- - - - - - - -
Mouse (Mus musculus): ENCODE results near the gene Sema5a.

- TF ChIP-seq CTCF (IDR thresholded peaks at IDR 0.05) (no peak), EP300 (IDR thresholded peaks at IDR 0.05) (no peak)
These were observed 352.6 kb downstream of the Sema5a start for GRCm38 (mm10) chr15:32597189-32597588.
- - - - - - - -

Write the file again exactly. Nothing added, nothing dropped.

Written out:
Mouse (Mus musculus): ENCODE results near the gene Sema5a.

- TF ChIP-seq CTCF (IDR thresholded peaks at IDR 0.05) (no peak), EP300 (IDR thresholded peaks at IDR 0.05) (no peak)
These were observed 352.6 kb downstream of the Sema5a start for GRCm38 (mm10) chr15:32597189-32597588.